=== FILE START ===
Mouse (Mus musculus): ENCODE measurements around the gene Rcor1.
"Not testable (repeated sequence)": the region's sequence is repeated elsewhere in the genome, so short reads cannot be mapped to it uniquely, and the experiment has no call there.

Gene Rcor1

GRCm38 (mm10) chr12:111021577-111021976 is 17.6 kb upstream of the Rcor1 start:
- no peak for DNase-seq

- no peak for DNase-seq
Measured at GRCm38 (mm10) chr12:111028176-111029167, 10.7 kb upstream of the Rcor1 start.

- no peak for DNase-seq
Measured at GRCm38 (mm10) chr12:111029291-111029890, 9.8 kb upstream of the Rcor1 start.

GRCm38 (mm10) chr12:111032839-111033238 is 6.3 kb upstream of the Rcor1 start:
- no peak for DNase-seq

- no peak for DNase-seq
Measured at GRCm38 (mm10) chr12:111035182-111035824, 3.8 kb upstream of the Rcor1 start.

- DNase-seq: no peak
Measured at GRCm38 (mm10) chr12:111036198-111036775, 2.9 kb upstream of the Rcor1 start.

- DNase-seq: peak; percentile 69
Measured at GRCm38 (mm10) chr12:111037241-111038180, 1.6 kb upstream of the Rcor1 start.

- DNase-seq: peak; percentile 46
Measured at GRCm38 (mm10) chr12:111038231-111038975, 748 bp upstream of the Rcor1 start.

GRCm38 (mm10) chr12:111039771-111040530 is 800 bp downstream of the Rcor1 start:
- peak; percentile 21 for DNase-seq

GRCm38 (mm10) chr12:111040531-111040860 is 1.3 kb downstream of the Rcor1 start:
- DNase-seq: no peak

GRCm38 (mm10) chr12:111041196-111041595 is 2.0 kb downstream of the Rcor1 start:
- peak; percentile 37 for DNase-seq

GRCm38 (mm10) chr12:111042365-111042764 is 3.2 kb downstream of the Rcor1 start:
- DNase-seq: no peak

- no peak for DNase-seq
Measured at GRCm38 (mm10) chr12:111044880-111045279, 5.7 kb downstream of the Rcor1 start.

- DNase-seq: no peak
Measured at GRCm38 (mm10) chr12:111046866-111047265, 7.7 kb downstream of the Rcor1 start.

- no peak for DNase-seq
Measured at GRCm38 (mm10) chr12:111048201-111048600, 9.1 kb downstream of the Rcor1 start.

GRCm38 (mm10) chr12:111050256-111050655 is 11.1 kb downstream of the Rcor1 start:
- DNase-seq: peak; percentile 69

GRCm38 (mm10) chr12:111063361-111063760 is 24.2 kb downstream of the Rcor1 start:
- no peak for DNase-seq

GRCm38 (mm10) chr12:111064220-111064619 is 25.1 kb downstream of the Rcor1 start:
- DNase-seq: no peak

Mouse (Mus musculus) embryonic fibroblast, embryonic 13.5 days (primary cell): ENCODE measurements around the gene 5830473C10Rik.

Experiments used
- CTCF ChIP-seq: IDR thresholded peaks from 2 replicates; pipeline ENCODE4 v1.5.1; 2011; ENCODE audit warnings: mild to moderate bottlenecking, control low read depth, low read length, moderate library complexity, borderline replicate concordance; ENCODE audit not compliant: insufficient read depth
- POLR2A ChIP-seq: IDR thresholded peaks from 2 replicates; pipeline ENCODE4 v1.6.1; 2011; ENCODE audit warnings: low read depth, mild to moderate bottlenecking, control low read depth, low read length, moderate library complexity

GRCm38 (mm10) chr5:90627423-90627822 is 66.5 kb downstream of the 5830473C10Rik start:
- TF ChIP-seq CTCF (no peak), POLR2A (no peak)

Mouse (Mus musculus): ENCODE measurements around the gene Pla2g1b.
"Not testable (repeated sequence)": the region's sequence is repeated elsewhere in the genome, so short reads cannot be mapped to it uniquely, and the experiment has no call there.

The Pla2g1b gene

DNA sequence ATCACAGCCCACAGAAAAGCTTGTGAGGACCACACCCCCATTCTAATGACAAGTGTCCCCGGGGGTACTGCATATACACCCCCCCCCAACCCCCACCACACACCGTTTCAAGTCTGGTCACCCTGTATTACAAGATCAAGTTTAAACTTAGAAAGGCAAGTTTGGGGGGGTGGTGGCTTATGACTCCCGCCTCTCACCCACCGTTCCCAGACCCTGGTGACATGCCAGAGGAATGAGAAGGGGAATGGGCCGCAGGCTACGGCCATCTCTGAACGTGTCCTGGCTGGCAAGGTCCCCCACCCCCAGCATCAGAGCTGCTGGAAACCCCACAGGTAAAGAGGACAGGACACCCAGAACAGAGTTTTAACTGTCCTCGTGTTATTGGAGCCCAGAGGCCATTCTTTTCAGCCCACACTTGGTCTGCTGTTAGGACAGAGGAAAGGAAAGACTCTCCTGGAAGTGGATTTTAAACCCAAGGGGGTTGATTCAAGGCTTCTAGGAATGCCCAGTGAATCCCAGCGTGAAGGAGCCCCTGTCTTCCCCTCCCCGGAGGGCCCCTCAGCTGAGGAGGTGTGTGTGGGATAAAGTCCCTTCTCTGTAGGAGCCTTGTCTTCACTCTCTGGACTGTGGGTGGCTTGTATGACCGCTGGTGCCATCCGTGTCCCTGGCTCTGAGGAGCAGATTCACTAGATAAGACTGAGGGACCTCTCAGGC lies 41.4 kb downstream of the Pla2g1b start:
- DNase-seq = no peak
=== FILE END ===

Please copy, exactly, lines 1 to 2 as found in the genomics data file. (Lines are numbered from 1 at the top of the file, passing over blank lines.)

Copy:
Mouse (Mus musculus): ENCODE measurements around the gene Rcor1.
"Not testable (repeated sequence)": the region's sequence is repeated elsewhere in the genome, so short reads cannot be mapped to it uniquely, and the experiment has no call there.